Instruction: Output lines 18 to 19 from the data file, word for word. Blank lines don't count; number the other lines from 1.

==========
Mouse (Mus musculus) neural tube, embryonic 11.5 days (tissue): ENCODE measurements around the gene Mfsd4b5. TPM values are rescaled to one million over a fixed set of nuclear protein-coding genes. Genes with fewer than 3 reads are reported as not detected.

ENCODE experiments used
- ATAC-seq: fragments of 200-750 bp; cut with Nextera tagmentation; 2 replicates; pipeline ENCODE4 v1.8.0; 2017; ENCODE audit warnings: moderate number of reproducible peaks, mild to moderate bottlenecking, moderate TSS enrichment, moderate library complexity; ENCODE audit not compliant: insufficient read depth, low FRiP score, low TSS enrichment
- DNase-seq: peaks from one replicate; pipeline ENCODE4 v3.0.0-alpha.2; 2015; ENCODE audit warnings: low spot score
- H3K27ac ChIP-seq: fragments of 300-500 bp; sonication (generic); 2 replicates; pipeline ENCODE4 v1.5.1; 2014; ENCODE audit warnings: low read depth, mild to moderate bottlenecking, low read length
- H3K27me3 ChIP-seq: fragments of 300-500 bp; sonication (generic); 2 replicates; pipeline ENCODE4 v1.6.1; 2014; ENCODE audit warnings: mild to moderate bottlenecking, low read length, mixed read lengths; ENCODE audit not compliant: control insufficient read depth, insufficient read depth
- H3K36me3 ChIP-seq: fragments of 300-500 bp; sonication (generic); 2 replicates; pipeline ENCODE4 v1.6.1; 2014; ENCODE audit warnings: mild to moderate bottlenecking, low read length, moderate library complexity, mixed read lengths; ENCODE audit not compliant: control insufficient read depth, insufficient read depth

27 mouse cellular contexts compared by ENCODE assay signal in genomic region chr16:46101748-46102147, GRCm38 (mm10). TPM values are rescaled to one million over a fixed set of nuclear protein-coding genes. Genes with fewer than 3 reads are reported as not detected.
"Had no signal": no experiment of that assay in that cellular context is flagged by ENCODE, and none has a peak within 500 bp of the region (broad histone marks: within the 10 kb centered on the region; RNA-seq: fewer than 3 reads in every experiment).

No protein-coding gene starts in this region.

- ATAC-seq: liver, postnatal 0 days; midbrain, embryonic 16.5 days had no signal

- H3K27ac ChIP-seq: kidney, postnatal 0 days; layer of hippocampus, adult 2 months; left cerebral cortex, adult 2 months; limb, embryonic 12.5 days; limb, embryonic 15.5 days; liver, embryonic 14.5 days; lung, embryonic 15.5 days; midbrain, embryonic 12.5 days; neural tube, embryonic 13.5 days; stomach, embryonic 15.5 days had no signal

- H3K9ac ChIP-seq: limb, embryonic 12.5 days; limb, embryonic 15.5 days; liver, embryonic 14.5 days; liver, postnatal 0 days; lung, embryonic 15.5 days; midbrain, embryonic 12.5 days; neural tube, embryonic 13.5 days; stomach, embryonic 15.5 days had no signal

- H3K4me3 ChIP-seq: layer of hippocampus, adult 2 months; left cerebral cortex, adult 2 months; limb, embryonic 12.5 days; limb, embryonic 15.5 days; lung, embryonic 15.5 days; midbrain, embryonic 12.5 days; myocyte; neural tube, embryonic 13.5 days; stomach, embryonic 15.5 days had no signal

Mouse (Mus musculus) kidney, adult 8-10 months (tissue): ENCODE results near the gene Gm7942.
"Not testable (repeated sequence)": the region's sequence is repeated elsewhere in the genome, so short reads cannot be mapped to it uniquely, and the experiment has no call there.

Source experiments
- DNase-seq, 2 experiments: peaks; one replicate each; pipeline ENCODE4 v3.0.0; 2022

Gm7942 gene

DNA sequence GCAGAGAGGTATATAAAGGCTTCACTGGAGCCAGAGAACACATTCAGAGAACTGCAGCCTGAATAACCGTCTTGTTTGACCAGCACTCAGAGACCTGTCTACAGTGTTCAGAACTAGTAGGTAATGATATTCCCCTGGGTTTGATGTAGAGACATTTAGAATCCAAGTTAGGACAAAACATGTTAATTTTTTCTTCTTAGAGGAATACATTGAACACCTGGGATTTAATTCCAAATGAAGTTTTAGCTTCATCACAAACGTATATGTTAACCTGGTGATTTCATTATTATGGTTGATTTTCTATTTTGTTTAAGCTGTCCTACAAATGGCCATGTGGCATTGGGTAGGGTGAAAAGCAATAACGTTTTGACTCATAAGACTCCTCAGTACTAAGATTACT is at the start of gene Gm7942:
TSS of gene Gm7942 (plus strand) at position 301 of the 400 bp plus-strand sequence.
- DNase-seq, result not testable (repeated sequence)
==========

- DNase-seq, 2 experiments: peaks; one replicate each; pipeline ENCODE4 v3.0.0; 2022

Gm7942 gene